The Lost Package is a sweet story of a lost package that is rescued. The illustrations take us on the journey of what happens to the package and helps readers understand a bit more about the postal service. The pictures give an in-depth view that the words don’t necessarily say. I love the watercolor images, and they are gentle yet so unique. Make sure to check out the back matter!
Have You Seen a Flower by: Shawn Harris
Have You Seen a Flower is the story of how a child experiences a flower. And, in my opinion this is a major Caldecott contender. The incredible vibrant colors contrasted with crayon-like lines and texture. It’s just beyond amazing, and I’m a big fan of all the bright pinks used in this one. I will admit, I was so drawn to what this artist created.
Outside, Inside by: LeUyen Pham
Outside, Inside is a beautiful testimony to what the first few months of pandemic life were like. The illustrations do a wonderful job of capturing the big emotions portrayed in this book. As a reader, you can definitely connect to the message. I also shared this book in my Favorites of 2021 post.
I’ll Meet You in Your Dreams by: Jessica Young
I’ll Meet You in Your Dreams is a beautiful children’s story that portrays a parent’s love for their child, and it warmed my heart. The illustrations take you through the story in such a graceful way. They truly add so much to this picture book, more than what the words have to offer.
Amos McGee Misses the Bus by: Philip C. Stead
Amos McGee Misses the Bus is a worth-waiting for sequel, and this time Amos oversleeps and misses his bus to the zoo! It’s an adorable picture book with pops of colors in each illustration. Your students will definitely love this one.
A House by: Kevin Henkes
A great read and response book, young readers are invited to consider what a house is and what makes it a home—simple and soft watercolor illustrations.
I Dream of Popo by: Livia Blackburne
I Dream of Popo tells the story of a girl and her family who emigrated from Taiwan to San Diego. She leaves behind her beloved Popo, her grandmother. And, the illustrations are eye-catching and take you through her culture with pictures and words in Taiwanese. An excellent overall contender.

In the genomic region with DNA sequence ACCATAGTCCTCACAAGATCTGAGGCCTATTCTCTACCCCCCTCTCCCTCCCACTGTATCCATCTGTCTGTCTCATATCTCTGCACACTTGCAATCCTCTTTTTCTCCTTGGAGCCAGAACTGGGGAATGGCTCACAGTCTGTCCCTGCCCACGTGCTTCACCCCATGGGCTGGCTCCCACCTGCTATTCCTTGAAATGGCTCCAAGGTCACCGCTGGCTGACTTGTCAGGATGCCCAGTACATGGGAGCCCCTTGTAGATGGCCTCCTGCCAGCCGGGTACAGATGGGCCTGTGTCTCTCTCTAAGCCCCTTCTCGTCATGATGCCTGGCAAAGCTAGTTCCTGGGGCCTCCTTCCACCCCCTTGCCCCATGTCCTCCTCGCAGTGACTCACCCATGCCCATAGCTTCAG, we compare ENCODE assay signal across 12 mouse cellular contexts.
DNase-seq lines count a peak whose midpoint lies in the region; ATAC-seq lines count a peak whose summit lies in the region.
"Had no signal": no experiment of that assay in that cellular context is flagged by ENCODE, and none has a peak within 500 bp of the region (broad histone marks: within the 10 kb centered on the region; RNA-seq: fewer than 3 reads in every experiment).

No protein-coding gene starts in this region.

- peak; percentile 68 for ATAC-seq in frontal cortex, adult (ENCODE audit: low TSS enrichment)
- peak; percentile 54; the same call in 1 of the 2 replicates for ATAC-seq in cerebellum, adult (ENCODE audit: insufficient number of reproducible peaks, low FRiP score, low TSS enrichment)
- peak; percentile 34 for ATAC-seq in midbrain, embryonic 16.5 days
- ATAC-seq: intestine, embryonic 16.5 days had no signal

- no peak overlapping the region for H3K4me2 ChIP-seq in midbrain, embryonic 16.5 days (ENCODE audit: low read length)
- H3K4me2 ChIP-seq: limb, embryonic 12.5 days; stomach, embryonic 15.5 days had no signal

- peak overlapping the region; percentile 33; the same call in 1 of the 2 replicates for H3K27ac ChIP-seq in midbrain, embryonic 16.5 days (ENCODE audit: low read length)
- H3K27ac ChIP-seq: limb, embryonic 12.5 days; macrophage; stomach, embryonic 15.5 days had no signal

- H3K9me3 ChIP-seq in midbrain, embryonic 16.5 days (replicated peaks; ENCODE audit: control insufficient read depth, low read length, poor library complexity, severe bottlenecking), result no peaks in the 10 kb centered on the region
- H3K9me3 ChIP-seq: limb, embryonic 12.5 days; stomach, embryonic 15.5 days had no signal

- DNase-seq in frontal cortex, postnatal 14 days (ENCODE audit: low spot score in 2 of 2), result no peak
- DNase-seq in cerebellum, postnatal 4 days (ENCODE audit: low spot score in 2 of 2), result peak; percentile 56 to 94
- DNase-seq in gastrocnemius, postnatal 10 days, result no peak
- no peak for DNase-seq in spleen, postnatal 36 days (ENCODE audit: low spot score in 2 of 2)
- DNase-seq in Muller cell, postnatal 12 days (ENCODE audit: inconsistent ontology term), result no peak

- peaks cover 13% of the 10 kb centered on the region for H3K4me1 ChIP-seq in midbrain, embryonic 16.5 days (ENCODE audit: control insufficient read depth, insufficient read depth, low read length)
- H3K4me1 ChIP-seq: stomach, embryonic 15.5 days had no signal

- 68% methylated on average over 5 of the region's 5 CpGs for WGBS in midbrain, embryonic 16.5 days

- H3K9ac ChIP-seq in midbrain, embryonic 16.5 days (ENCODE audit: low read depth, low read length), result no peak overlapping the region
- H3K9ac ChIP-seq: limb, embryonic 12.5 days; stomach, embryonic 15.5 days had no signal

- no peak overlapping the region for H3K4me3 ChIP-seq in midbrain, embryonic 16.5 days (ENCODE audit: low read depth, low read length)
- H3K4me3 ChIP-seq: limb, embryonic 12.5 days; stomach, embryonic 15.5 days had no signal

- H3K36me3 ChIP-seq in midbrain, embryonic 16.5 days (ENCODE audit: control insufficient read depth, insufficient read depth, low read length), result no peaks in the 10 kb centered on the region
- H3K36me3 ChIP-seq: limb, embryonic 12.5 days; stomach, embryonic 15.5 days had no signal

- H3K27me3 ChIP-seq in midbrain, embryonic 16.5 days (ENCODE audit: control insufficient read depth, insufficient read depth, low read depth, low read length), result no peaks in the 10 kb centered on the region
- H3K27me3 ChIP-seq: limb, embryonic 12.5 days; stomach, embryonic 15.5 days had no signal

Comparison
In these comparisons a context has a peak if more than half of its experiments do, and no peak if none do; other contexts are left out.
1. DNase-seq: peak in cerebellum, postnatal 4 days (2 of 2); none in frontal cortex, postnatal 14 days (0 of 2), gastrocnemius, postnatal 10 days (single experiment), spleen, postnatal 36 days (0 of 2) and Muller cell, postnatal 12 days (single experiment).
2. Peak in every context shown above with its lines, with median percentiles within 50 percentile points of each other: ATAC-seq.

My Tree by Hope Lim
My Tree is a beautiful but quiet story about a boy who finds comfort in an old Plum tree in the backyard of his new home, and it reminds him of his native home of Korea. The textures, colors, and just simplicity in the illustrations of the tree are beyond incredible. I love the pops of coral and all the unique colors used in this story.
The Rock from the Sky by: Jon Klassen
The Rock from the Sky is another great one from Jon Klassen. Turtle enjoys standing in his favorite spot. He invites his friend Armadillo to join him, but Armadillo feels something off in the spot and decides to move. From there, we go along with them on a quirky and hilarious journey. But…the illustrations are on another level. They are just exquisite paintings in neutral colors that will capture your students
Unspeakable by: Carole Boston Weatherford
Unspeakable provides a powerful look at the Tulsa Race Massacre, one of the worst incidents of racial violence in our nation’s history. The illustrations are real-life and do a great job showcasing the fashions, life, and devastation. They do a great job of bringing the events and people to life, genuinely allowing readers to relate.
Host a mock Caldecott ceremony with your students by grabbing the FREEBIE.
What is your prediction of the Caldecott Winner?